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Thursday, February 08, 2007

Media shouldn't cop this lying down

The Federal Administrative Appeals Tribunal decision rejecting the Sydney Morning Herald's request for a public interest rebate on charges for a Freedom of Information application for documents about the Government's Welfare to Work policy, is another serious set back for FOI,and media use of the Act in particular.

In effect, Deputy President Walker found that an application for documents made by a profitable newspaper in the course of conducting its newspaper publishing business, failed to satisfy the requirements for a public interest rebate contained in the the FOI Act, and spelled out in government policy. That is, it couldn’t demonstrate financial hardship, and even though it showed that there was a public interest in making the documents available, this was outweighed by the fact that the making of the application was part of its day to day conduct of business.

Matthew Moore and Rick Snell have both provided comment and analysis of the decision.

In my view, there is a strong case for special consideration of access requests by the media and others acting to advance public knowledge about government's conduct of public functions.

The media in Australia either wears the current law and policy in this and other respects, for example last year’s High Court decision in the McKinnon case, (Matthew Moore's column in to-day's Sydney Morning Herald provides a brief summary of the problems) or decides to make a serious and concerted effort to do something about our law and the way it is applied.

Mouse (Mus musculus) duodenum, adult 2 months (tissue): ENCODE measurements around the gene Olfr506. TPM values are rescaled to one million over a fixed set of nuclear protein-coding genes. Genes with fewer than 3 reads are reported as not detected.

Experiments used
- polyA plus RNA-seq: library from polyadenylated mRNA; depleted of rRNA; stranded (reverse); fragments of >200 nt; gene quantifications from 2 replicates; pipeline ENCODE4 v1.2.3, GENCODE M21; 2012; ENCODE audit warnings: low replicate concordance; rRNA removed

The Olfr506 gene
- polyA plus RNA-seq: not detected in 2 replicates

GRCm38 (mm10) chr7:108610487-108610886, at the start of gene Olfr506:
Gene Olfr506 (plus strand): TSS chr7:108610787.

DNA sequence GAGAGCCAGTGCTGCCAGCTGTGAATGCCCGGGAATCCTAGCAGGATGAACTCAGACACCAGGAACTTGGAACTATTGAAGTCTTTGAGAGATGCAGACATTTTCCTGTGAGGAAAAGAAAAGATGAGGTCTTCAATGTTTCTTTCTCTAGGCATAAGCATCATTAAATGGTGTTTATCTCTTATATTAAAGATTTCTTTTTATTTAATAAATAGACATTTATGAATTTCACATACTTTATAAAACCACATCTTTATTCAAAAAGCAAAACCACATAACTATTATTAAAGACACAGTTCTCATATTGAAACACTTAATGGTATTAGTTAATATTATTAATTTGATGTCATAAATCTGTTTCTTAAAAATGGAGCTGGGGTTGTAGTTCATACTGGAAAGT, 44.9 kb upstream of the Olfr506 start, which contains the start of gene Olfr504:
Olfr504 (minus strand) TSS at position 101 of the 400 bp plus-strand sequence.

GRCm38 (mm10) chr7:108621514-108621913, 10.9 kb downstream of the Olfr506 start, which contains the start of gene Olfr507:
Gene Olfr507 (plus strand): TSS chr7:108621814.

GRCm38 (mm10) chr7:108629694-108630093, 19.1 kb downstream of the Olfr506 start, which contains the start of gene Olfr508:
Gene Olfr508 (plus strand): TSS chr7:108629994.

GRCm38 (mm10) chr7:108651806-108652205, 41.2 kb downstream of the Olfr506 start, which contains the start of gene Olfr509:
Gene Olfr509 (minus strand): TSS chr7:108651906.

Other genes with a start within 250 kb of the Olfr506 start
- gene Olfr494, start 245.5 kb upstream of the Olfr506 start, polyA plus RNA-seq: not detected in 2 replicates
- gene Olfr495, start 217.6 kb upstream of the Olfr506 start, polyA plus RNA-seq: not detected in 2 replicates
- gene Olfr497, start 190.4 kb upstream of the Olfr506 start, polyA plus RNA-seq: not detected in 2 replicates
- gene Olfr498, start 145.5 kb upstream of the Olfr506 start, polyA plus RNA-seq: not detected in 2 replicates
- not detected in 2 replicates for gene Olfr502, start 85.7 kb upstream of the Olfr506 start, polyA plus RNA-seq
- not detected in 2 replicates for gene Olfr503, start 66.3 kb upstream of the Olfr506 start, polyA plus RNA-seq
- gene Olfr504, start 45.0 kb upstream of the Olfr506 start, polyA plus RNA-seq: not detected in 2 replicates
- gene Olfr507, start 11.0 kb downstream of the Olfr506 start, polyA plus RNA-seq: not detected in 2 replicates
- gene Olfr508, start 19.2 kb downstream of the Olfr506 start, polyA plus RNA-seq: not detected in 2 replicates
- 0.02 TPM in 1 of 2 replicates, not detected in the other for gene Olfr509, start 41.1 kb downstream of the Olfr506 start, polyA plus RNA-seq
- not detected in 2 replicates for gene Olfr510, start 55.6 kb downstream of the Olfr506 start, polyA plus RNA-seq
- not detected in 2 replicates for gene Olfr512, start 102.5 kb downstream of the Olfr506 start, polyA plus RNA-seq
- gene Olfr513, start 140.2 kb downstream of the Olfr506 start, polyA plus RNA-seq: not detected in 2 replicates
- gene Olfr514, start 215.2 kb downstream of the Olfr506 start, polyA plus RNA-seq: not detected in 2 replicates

In November News, the Australian Press Council said the publication of five articles about FOI after McKinnon was the first step towards reform of FOI law and practice in Australia. Nothing seems to have happened since.

We said at the time that the Council, in conjunction with like minded partners, needs to dip into its pocket to fund and develop a national advocacy group to promote open government principles, and FOI laws that work as a means of achieving them.

This decision would have the media jumping up and down elsewhere, particularly in the US.

Interestingly, the basis for the current Federal law and policy on charges had its genesis in US practice at the time. As Deputy President President Walker notes, a 1978 Senate Committee report prior to the introduction of the FOI Act in Australia, said the Committee believed "that there should be explicit provision, as in the United States, for reduction or waiver by agencies or ministers when the provision of information can be considered as primarily benefiting the general public rather than being for the benefit or gain of the individual applicant".

Yet, from this worthy starting point, we have now “progressed” to a situation where an applicant must demonstrate financial hardship, why disclosure is in the public interest (its not in the public interest if the information is out of date), and ensure that this is not outweighed by countervailing factors, such as routine use of the FOI Act in the course of carrying on a publishing business.

How does this compare with US Federal Government policy on fee waivers for the media in 2007?
  • there is no fee for the making of an application, for time taken in locating and retrieving documents, and for 100 pages of photocopying, where the request is from "any person actively gathering news for an entity that is organized and operates to publish or broadcast news to the public".
  • there is provision to waive or reduce other charges for example for any time involved in making a determination on an application, where the disclosure of requested information "is in the public interest because it is likely to contribute significantly to public understanding of the operations or activities of the government, and the disclosure is not primarily in the commercial interest of the requester". If a news media requester satisfies the public interest standard, the public interest will be the interest primarily served by disclosure.